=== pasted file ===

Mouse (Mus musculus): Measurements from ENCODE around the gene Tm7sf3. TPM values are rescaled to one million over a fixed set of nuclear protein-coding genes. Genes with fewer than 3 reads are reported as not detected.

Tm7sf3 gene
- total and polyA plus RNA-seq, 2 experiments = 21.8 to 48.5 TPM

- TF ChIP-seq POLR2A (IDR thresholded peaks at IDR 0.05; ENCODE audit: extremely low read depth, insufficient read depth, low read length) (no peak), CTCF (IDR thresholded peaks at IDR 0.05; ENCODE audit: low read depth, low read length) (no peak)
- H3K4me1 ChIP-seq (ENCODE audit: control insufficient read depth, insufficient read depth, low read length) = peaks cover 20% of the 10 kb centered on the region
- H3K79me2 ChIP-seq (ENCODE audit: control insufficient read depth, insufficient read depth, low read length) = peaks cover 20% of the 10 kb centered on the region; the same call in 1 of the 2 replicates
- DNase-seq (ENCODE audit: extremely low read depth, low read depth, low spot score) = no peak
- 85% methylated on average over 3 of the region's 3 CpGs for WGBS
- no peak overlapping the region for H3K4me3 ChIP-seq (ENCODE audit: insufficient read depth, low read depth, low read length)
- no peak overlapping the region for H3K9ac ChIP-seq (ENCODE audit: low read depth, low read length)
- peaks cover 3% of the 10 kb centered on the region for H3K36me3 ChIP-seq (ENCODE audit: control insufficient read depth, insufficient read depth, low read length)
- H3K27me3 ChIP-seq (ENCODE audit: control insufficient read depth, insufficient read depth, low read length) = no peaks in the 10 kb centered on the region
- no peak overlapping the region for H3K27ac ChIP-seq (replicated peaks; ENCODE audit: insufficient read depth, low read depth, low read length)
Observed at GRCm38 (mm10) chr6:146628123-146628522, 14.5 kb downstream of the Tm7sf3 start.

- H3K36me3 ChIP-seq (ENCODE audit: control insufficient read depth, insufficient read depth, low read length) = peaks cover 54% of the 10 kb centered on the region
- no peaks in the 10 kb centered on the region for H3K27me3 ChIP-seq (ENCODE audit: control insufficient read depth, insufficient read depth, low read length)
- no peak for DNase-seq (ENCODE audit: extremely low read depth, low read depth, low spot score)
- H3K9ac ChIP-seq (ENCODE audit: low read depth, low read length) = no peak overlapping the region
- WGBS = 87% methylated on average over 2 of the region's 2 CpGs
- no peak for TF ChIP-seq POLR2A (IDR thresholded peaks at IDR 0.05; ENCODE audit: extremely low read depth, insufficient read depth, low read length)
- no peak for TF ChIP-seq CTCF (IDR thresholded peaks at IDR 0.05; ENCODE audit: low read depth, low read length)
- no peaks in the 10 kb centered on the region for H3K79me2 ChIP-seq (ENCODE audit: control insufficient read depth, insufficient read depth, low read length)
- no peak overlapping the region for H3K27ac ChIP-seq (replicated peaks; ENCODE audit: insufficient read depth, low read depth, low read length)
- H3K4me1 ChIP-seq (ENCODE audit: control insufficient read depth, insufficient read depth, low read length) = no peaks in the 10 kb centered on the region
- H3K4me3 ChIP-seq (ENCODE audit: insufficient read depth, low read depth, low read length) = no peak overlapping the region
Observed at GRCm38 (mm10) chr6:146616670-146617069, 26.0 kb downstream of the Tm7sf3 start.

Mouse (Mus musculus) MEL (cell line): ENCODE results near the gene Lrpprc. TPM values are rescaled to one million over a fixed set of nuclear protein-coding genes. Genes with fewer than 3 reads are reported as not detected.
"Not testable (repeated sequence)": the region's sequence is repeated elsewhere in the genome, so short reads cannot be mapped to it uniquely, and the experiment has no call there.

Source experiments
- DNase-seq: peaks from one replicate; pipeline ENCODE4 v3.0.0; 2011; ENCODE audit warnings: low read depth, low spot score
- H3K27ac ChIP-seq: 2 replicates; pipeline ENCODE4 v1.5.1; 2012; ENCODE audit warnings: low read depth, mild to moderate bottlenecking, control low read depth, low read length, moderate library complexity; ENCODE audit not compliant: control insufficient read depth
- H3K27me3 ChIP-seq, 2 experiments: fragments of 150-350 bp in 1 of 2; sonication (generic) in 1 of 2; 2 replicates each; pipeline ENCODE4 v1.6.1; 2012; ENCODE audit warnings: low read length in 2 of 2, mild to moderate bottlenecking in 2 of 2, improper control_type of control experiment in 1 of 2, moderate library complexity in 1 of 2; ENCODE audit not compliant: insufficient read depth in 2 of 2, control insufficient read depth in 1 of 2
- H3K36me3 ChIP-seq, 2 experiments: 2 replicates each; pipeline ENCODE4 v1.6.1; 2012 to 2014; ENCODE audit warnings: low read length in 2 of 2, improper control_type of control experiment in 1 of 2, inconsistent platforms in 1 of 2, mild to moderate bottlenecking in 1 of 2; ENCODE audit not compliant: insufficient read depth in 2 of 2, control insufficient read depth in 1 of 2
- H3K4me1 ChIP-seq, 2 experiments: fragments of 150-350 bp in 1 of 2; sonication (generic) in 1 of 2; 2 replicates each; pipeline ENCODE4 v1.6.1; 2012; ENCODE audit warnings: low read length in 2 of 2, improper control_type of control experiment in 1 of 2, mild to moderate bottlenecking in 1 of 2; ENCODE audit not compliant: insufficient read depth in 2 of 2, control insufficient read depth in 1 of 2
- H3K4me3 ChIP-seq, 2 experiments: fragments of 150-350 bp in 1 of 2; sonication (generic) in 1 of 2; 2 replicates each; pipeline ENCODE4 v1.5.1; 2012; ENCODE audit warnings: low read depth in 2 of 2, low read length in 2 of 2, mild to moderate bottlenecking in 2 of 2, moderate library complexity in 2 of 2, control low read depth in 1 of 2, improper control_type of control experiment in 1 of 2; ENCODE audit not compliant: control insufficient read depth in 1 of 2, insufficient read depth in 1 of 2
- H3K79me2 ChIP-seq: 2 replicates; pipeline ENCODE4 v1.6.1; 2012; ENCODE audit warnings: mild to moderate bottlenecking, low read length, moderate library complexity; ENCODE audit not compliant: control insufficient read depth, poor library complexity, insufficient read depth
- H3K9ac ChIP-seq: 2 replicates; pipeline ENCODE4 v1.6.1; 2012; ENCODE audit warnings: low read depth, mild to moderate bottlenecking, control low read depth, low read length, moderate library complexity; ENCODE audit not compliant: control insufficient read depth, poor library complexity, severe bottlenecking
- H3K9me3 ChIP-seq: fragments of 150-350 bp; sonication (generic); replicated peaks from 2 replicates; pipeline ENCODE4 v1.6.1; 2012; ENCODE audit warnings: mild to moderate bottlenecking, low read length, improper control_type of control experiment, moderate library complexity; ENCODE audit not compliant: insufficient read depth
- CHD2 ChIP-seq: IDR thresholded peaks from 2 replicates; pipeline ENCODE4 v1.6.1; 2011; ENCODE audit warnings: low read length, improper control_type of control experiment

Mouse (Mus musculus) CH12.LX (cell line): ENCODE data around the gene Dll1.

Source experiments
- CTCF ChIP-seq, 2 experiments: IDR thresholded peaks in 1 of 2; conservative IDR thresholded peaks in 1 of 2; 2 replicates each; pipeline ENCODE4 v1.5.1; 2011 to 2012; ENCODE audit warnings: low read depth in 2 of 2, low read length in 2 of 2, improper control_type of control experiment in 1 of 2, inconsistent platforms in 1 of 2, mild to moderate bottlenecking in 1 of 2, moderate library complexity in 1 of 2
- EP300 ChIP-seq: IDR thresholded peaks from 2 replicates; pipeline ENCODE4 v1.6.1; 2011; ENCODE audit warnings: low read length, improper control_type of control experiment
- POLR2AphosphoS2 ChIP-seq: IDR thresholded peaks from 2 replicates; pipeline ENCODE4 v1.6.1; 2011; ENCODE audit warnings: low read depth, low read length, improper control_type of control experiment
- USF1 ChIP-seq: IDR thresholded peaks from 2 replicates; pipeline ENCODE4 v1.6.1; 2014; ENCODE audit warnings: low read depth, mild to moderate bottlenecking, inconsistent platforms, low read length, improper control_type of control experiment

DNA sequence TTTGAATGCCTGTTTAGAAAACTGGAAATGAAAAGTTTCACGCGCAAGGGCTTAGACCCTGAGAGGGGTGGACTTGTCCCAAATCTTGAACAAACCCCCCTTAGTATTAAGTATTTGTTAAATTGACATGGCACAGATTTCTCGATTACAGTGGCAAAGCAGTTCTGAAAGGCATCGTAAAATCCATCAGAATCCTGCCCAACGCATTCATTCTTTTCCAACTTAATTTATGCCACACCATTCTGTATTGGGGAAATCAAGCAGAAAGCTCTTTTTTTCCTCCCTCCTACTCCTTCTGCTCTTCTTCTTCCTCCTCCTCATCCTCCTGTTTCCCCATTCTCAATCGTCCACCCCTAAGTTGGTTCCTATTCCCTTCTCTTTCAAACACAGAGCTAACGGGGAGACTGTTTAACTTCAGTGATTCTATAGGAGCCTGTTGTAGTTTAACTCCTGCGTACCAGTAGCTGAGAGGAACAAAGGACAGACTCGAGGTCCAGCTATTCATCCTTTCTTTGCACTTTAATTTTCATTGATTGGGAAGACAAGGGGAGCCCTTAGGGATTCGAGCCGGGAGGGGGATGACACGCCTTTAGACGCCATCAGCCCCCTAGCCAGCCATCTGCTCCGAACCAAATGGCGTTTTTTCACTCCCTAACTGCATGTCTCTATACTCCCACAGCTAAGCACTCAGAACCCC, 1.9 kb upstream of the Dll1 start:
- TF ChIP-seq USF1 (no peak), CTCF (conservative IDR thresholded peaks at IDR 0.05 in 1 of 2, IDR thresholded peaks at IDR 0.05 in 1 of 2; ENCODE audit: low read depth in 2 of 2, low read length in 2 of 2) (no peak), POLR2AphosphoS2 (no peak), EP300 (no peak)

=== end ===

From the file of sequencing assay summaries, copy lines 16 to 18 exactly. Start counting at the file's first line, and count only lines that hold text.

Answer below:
- no peaks in the 10 kb centered on the region for H3K27me3 ChIP-seq (ENCODE audit: control insufficient read depth, insufficient read depth, low read length)
- no peak for DNase-seq (ENCODE audit: extremely low read depth, low read depth, low spot score)
- H3K9ac ChIP-seq (ENCODE audit: low read depth, low read length) = no peak overlapping the region